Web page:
I'd take the information in this article with a grain of salt since it's geared towards salt water reef tanks. In reef tanks, even the slightest change in pH or salinity will wreck havoc on your tank. Freshwater tanks with the exception of your fancy shrimp tanks are less sensitive to large water changes.

Mathematically one large 30% water change will always remove more toxins than multiple water changes that add up to "30%" e.g. 1 30% WC will remove more toxins than 3 10% water changes. (30% toxin removal vs. 1-0.9^3=27.1% toxin removal).

ADA 120P, DoAqua 90P, ADA 60P, ADA 30C x2, ADA 45P, ADA Mini-M
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post #9 of 25 (permalink) Old 12-05-2014, 01:21 PM Thread Starter
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Thanks, lots of good information to think about. I found the aqadvisor, nice site. I am 62% stocked and have 1342% filtration capacity. The site recommended an 18% water change schedule. Can I still split this into twice a week; if too large I have trouble handling the heavy buckets.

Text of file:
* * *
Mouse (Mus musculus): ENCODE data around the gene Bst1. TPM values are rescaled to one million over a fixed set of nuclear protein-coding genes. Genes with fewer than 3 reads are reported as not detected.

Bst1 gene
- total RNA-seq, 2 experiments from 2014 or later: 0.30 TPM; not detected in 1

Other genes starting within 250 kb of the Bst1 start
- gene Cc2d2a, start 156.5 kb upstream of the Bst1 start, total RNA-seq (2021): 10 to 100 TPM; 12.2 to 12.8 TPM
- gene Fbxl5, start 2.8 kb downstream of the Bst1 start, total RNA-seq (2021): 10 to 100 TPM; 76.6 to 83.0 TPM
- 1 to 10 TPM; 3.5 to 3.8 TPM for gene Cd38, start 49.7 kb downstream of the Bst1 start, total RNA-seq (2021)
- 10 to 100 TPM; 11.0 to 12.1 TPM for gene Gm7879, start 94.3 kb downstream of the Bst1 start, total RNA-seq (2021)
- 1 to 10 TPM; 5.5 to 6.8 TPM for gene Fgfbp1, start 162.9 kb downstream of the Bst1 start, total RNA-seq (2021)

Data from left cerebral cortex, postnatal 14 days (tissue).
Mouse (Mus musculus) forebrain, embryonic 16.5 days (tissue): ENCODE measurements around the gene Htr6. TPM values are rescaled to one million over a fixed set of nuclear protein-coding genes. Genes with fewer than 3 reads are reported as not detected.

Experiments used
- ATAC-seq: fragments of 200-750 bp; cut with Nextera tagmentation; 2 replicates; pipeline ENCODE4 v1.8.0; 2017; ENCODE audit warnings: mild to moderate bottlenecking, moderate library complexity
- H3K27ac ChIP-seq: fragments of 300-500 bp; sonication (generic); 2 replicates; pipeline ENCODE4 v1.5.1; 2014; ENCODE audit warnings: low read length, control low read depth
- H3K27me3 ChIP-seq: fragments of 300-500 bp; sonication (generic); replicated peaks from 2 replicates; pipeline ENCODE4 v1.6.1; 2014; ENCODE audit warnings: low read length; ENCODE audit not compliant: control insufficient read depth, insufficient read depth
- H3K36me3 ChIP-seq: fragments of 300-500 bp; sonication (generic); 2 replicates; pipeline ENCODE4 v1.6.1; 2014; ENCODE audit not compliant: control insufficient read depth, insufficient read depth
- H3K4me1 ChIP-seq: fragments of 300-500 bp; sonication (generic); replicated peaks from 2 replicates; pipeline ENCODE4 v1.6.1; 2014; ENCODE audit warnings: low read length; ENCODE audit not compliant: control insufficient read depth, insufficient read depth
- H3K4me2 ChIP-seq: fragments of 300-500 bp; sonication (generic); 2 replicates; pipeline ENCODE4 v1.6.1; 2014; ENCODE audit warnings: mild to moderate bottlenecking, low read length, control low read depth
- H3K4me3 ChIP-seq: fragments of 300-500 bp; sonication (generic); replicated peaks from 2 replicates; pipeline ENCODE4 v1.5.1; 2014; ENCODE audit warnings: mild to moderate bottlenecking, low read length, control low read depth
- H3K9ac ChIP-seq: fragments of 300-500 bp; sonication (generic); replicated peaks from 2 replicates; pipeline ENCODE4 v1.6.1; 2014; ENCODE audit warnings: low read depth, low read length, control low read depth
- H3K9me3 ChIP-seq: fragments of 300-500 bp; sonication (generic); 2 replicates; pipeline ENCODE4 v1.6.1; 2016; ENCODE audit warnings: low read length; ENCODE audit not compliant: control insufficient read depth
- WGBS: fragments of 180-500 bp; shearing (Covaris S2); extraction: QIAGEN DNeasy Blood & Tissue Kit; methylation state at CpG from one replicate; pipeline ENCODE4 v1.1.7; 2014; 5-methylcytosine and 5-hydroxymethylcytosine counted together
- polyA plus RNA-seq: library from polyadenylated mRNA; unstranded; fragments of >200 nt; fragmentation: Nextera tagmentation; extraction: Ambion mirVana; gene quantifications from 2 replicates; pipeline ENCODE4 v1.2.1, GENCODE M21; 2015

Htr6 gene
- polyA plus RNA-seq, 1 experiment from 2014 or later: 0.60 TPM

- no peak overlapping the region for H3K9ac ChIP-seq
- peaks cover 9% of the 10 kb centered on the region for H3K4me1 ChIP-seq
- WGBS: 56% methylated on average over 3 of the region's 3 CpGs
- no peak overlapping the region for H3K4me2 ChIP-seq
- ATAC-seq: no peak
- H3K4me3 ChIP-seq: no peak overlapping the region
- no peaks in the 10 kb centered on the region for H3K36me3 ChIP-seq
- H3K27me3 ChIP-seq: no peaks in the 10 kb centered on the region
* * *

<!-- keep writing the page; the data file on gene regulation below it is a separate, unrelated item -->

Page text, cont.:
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post #10 of 25 (permalink) Old 12-05-2014, 06:46 PM
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2 gallons out of 80 gallons is only 2.5% of the water being changed at a time. I think that means it takes 27 of those water changes to remove half of the original water. That means you would be changing half the water every 6 weeks, at best. I don't think that will be very effectiive.

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post #11 of 25 (permalink) Old 12-05-2014, 11:57 PM Thread Starter
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Quote:
Originally Posted by Hoppy View Post
2 gallons out of 80 gallons is only 2.5% of the water being changed at a time. I think that means it takes 27 of those water changes to remove half of the original water. That means you would be changing half the water every 6 weeks, at best. I don't think that will be very effectiive.